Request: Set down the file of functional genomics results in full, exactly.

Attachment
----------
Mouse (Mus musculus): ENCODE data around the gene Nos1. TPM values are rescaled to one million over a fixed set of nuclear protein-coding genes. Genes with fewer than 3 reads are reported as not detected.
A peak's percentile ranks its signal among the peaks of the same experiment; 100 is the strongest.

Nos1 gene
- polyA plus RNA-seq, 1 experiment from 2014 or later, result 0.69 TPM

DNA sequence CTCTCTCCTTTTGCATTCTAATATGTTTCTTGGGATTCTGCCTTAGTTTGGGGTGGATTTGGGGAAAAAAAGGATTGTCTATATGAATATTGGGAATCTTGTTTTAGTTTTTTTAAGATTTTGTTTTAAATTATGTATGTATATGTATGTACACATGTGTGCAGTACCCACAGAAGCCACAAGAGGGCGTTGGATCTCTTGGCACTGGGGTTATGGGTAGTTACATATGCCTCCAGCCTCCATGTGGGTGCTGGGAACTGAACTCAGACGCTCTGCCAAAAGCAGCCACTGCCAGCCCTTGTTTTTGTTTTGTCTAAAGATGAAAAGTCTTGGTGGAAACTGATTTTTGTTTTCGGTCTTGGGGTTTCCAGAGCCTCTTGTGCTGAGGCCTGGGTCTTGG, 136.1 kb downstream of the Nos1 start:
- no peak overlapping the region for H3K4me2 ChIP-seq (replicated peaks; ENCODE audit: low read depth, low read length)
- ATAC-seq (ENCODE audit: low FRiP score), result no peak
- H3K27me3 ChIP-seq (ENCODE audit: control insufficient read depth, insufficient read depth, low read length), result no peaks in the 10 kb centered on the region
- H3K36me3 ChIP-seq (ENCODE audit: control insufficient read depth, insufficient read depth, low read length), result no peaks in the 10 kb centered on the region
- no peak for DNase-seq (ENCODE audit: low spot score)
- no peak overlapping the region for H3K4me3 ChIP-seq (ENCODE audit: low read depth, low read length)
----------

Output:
Mouse (Mus musculus): ENCODE data around the gene Nos1. TPM values are rescaled to one million over a fixed set of nuclear protein-coding genes. Genes with fewer than 3 reads are reported as not detected.
A peak's percentile ranks its signal among the peaks of the same experiment; 100 is the strongest.

Nos1 gene
- polyA plus RNA-seq, 1 experiment from 2014 or later, result 0.69 TPM

DNA sequence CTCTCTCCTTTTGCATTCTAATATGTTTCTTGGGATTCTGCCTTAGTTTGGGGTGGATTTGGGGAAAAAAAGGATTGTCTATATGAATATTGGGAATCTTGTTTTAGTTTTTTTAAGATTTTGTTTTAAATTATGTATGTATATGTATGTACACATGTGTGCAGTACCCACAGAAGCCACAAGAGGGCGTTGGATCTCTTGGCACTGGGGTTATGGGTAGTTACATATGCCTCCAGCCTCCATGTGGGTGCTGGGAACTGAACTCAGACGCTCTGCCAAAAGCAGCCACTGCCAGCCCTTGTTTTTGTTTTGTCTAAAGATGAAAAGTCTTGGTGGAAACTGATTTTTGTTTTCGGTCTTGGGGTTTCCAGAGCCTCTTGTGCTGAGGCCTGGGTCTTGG, 136.1 kb downstream of the Nos1 start:
- no peak overlapping the region for H3K4me2 ChIP-seq (replicated peaks; ENCODE audit: low read depth, low read length)
- ATAC-seq (ENCODE audit: low FRiP score), result no peak
- H3K27me3 ChIP-seq (ENCODE audit: control insufficient read depth, insufficient read depth, low read length), result no peaks in the 10 kb centered on the region
- H3K36me3 ChIP-seq (ENCODE audit: control insufficient read depth, insufficient read depth, low read length), result no peaks in the 10 kb centered on the region
- no peak for DNase-seq (ENCODE audit: low spot score)
- no peak overlapping the region for H3K4me3 ChIP-seq (ENCODE audit: low read depth, low read length)